Each week our editors gather their favorite finds from around the internet and recommend them to you right here. These are not articles about watches, but rather outstanding examples of journalism and storytelling covering topics from fashion and art to technology and travel. So go ahead, pour yourself a cup of coffee, put your feet up, and settle in.
One of the most basic facts known to modern physics is also one that most of us don’t think about much at all unless we’re in the cosmology biz. The gist of it is this: there isn’t enough universe in the universe. In particular, the amount of matter we can observe seems insufficient to explain the kinds of gravitational interactions we see in, and between, stars and galaxies, and by a considerable margin – so-called dark matter would need to make up a whopping 85% of the matter in the universe in order to reconcile the gravitational books. The problem is that dark matter by definition cannot be detected except by gravitational interactions, so figuring out what exactly makes up most of the universe’s mass has proven, to say the least, a head-scratcher. However, one candidate particle – a purely hypothetical one, called an axion, which is a cool sounding name for something hypothesized as a solution to a very knotty problem known as the “strong CP problem” – may have been detected in an experiment lurking in the dark: a gigantic detector buried under a mile of solid rock in Italy. Researchers aren’t claiming to have solved the problem yet, but according to this story, something funny may be afoot.
– Jack Forster, Editor-in-Chief
J. D. Salinger had a soft spot for classic cinema, specifically the movies of the 1940s. It’s been said that he would screen films for himself on a projector in the living room of his home in Cornish, New Hampshire. However, Holden Caulfield – the protagonist of Salinger’s most famous work The Catcher in the Rye – detested movies. Salinger would often use this as the principal reason as to why he never allowed anyone to adapt any of his writing into film or television. But there came a time in the 1960s when Salinger came this close to allowing one of his stories, For Esmé – with Love and Squalor, to be adapted into a motion picture. The New Yorker ran a piece a few years back detailing this fascinating tale of “what if?” which saw just how much the author demanded in terms of creative control, and how that ultimately led to the film’s demise. “She was wearing a wristwatch, a military-looking one that looked rather like a navigator’s chronograph. Its face was much too large for her slender wrist,” writes Salinger in Esmé. It’s too bad the film was never made, otherwise we may have gotten to see just what watch it was.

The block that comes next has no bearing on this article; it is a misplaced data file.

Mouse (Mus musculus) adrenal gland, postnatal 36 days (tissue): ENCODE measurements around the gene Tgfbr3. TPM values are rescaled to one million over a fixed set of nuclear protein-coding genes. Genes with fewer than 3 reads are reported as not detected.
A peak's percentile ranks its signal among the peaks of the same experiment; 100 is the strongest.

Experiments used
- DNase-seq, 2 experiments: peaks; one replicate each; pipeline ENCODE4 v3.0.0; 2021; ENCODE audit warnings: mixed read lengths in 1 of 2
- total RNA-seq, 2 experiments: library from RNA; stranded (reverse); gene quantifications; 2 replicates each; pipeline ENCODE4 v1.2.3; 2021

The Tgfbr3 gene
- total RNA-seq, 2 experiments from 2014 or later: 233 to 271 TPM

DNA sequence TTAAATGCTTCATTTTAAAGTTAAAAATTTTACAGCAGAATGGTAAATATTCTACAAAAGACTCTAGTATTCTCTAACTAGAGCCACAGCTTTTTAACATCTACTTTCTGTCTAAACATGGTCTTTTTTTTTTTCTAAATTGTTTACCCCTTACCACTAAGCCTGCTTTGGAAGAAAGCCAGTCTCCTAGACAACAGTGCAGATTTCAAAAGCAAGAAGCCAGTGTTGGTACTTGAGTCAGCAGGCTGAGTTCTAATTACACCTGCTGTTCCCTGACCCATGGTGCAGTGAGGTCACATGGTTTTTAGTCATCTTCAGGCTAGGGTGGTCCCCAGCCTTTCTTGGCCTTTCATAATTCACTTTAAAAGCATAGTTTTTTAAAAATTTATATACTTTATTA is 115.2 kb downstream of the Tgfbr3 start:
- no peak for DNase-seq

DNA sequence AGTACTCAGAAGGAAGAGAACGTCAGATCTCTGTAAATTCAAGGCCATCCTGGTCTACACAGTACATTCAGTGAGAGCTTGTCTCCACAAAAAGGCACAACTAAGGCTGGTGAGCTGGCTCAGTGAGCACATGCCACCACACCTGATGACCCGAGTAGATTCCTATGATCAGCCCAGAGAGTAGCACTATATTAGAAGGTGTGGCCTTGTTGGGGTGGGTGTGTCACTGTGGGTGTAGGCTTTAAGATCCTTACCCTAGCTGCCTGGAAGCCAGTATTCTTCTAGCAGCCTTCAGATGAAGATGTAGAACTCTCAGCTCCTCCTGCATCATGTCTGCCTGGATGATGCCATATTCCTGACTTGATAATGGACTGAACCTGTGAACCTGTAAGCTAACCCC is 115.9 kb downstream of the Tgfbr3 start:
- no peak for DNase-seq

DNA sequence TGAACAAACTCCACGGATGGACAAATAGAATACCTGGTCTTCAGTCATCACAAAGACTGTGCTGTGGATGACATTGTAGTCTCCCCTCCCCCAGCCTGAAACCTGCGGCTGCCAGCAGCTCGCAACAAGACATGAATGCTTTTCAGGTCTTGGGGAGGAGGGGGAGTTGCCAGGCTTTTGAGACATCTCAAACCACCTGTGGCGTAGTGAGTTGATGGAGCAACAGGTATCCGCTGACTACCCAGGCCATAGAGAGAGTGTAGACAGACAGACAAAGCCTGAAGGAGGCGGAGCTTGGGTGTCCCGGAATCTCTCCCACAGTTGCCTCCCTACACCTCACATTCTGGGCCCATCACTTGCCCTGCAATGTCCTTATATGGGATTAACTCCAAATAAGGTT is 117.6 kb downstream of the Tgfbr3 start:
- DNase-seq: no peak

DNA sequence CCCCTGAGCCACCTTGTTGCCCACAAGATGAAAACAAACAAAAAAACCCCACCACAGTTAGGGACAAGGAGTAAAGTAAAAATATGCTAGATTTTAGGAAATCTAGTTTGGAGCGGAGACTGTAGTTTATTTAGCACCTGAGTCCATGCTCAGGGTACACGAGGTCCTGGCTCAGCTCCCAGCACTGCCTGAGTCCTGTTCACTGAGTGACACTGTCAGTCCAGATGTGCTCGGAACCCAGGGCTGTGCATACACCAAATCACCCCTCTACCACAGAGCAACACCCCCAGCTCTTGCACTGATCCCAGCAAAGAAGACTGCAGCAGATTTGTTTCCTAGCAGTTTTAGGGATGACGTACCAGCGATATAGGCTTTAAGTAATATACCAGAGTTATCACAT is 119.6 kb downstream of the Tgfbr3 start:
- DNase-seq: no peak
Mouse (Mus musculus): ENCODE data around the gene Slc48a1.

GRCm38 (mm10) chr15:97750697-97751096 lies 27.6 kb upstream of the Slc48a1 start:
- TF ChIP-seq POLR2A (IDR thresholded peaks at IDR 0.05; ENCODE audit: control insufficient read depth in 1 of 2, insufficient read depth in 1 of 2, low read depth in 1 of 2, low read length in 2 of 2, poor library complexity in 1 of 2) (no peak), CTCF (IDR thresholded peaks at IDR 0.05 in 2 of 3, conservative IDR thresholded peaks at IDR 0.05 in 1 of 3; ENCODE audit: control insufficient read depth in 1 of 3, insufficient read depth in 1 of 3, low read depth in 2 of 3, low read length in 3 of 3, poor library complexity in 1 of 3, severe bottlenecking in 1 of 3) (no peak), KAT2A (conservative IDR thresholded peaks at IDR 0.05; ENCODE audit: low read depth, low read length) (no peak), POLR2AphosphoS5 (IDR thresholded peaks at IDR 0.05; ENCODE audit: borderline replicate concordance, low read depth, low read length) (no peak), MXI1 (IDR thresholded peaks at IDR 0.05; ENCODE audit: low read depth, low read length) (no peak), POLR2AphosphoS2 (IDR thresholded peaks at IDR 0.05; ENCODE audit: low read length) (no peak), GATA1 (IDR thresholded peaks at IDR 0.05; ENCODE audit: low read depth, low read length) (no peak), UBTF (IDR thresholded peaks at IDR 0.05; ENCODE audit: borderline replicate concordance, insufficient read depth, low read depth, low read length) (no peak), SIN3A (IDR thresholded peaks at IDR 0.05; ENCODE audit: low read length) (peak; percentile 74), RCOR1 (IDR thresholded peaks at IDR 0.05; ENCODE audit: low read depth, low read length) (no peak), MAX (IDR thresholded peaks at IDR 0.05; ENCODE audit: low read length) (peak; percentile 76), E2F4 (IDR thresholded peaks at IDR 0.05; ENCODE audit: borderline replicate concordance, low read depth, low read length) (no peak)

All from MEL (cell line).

– Danny Milton, Editor
One of most notable features of the Apple Watch has long been its water resistance. I remember watching the keynote as Apple talked about the watch’s ability to purge water from within its case using its own speakers. Gavin Free, one-half of the “Slow Mo Guys” YouTube channel, answers his own curiosities on how this feature works … at an incredible 2,000 frames-per-second.
– Jonathan Baker, Senior Software Engineer
I often wonder if presidents that served prior to Dwight D. Eisenhower felt slighted that the 34th president had the good fortune of being the first to have Air Force One at his disposal. The Lockheed Constellation is an all-American icon in its own right, but this one, a VC-121, is even more special for the important role it played in history as Eisenhower’s air transportation. This piece in Air & Space details how it’s being brought back to life in a hangar in suburban Virginia. Like watches, there’s an entire philosophy behind aircraft restoration. If all goes well, you’ll be able to see it in its restored glory in Virginia soon.
– Cole Pennington, Editor
Before it became synonymous with large-scale blockbuster action, IMAX was a kind of kitschy science-first technology project most well-known for its stunning images of the natural world. The company’s short-form documentaries are all beautifully shot and breezily paced, making them delightful viewing while stuck at home. Sixteen of the most notable IMAX documentaries are coming to Hulu in the coming months, with some already available on the streaming platform. From a trip to the eclectic Galapagos Islands to a view of Earth from the International Space Station, IMAX’s documentaries are the perfect kind of at-home zen.
– Dakota Gardner, Web Editor
Lead photo by NASA.